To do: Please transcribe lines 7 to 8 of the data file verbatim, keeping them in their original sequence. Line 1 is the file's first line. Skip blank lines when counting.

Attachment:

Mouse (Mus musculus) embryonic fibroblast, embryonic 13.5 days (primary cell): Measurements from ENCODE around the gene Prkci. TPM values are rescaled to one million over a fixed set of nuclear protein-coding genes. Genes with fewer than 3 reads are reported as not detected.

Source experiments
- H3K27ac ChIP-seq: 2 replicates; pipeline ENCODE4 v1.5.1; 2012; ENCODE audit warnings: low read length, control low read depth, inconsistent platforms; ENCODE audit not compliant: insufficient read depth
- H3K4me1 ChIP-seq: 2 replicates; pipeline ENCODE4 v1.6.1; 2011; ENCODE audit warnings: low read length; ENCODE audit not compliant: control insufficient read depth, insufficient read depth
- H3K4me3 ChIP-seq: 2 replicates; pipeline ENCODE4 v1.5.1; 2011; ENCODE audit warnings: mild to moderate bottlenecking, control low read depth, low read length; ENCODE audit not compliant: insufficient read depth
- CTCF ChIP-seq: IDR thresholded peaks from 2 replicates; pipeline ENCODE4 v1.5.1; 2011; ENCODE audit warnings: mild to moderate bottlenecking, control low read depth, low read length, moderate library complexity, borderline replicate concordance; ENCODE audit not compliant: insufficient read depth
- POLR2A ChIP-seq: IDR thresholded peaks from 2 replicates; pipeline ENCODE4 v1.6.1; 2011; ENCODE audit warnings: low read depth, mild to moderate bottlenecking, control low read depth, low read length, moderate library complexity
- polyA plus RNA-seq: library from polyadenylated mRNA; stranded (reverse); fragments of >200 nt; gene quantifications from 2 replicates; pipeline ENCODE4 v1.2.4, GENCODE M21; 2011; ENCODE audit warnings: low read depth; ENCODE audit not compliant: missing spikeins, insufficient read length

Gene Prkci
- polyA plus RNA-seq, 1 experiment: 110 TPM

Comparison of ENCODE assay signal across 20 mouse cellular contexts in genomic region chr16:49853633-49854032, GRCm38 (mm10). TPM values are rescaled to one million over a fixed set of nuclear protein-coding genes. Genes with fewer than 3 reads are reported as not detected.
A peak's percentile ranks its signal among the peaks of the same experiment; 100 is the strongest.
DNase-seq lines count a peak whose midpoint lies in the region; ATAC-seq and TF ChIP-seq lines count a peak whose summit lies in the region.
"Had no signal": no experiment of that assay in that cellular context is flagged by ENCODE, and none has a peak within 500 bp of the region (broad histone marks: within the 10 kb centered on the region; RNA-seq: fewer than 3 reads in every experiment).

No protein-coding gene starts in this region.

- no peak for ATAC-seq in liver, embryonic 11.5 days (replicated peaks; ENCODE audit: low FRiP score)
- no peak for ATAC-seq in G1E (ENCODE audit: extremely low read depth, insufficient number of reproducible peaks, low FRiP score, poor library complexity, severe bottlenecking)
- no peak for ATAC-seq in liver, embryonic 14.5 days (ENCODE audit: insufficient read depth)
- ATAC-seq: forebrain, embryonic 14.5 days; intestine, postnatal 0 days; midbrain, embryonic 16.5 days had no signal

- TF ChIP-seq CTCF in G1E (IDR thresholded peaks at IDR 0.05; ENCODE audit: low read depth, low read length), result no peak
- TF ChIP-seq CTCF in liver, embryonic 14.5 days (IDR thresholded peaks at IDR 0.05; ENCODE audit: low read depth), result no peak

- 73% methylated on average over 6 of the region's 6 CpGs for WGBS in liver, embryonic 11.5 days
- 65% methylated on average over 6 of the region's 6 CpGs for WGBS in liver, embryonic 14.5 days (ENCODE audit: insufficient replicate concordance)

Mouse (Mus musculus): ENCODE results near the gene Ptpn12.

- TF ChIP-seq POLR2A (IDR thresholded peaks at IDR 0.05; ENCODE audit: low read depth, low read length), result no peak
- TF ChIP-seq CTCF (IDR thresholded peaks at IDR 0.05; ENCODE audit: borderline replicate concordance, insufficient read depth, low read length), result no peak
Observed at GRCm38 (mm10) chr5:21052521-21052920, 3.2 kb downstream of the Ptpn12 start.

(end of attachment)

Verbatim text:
- POLR2A ChIP-seq: IDR thresholded peaks from 2 replicates; pipeline ENCODE4 v1.6.1; 2011; ENCODE audit warnings: low read depth, mild to moderate bottlenecking, control low read depth, low read length, moderate library complexity
- polyA plus RNA-seq: library from polyadenylated mRNA; stranded (reverse); fragments of >200 nt; gene quantifications from 2 replicates; pipeline ENCODE4 v1.2.4, GENCODE M21; 2011; ENCODE audit warnings: low read depth; ENCODE audit not compliant: missing spikeins, insufficient read length